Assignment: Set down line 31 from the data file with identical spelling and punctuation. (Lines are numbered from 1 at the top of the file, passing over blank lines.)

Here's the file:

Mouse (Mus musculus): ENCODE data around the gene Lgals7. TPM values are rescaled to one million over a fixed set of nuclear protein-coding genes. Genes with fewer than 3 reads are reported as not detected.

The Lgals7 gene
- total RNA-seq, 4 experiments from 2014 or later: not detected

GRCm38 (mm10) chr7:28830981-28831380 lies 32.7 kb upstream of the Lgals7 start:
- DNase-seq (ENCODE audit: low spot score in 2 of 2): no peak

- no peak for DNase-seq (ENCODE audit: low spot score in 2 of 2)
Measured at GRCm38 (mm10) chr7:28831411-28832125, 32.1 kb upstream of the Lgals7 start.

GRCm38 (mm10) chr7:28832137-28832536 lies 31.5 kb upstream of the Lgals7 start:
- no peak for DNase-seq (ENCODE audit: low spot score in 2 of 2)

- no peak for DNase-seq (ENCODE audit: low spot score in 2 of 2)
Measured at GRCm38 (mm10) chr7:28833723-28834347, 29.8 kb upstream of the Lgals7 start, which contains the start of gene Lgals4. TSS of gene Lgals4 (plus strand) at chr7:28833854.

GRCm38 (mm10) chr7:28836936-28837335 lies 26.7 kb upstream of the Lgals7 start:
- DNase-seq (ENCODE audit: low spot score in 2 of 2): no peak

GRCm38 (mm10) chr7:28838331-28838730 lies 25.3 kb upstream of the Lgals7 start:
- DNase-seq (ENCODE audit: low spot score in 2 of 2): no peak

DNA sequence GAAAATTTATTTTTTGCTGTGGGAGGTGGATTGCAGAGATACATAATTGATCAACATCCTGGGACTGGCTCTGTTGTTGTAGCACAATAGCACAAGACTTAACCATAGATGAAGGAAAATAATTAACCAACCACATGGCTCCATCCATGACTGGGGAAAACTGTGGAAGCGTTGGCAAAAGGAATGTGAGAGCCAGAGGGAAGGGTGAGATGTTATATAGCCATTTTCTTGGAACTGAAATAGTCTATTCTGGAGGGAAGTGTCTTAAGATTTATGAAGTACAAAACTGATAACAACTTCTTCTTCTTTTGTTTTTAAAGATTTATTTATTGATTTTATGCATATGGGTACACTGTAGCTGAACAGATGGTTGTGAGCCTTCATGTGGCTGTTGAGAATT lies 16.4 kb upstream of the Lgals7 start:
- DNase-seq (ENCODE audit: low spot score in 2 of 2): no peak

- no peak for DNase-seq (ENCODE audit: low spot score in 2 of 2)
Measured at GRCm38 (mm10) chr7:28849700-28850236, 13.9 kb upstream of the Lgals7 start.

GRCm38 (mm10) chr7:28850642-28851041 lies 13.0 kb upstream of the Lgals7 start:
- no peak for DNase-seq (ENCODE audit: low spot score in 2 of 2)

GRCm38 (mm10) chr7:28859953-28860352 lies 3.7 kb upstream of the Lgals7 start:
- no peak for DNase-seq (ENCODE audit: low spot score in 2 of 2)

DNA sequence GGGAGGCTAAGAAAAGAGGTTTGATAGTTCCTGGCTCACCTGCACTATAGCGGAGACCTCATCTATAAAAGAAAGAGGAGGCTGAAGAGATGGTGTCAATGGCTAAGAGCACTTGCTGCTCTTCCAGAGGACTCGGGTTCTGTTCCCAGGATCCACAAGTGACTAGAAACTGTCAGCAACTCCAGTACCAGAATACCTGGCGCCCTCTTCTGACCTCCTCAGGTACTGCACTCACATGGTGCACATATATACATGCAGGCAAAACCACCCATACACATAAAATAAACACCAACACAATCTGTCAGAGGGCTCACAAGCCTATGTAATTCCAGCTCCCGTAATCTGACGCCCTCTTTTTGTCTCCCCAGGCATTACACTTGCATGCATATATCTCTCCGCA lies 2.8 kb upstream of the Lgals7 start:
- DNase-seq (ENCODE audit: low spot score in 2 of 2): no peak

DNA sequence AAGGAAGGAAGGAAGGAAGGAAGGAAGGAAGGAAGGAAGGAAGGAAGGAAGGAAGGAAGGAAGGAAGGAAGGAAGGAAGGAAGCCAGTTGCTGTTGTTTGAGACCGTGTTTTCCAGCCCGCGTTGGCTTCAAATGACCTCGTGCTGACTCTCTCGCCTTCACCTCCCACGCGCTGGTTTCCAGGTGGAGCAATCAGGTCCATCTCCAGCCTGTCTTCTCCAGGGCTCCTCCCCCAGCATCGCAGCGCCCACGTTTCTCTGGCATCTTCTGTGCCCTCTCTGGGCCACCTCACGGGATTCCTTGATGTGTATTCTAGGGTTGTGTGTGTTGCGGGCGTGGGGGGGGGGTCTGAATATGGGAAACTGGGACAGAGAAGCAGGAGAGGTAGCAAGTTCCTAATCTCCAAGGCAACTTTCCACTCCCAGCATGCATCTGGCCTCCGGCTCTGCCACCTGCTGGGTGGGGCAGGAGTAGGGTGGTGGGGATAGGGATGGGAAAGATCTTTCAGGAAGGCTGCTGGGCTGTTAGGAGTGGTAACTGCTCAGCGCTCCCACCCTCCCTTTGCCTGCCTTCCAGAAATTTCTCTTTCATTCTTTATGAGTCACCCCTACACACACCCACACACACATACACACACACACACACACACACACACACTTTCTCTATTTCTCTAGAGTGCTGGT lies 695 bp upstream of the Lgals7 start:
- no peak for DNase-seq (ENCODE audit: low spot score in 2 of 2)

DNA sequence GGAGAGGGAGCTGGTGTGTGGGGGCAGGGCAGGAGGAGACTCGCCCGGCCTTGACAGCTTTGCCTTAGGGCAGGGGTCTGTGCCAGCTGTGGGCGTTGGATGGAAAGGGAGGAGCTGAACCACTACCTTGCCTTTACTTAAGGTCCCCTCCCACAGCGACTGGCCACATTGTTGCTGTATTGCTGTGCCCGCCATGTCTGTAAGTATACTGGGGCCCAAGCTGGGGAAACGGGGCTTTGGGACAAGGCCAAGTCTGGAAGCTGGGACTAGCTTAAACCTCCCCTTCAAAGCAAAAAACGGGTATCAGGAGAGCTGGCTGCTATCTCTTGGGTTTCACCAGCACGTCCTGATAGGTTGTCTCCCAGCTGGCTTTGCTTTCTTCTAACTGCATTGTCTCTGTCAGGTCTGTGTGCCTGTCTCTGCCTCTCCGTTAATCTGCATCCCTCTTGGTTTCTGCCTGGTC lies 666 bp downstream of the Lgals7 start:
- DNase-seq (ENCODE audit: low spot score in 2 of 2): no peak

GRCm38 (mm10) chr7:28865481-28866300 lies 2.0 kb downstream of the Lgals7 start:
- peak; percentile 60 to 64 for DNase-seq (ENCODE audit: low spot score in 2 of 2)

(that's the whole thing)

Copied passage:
- peak; percentile 60 to 64 for DNase-seq (ENCODE audit: low spot score in 2 of 2)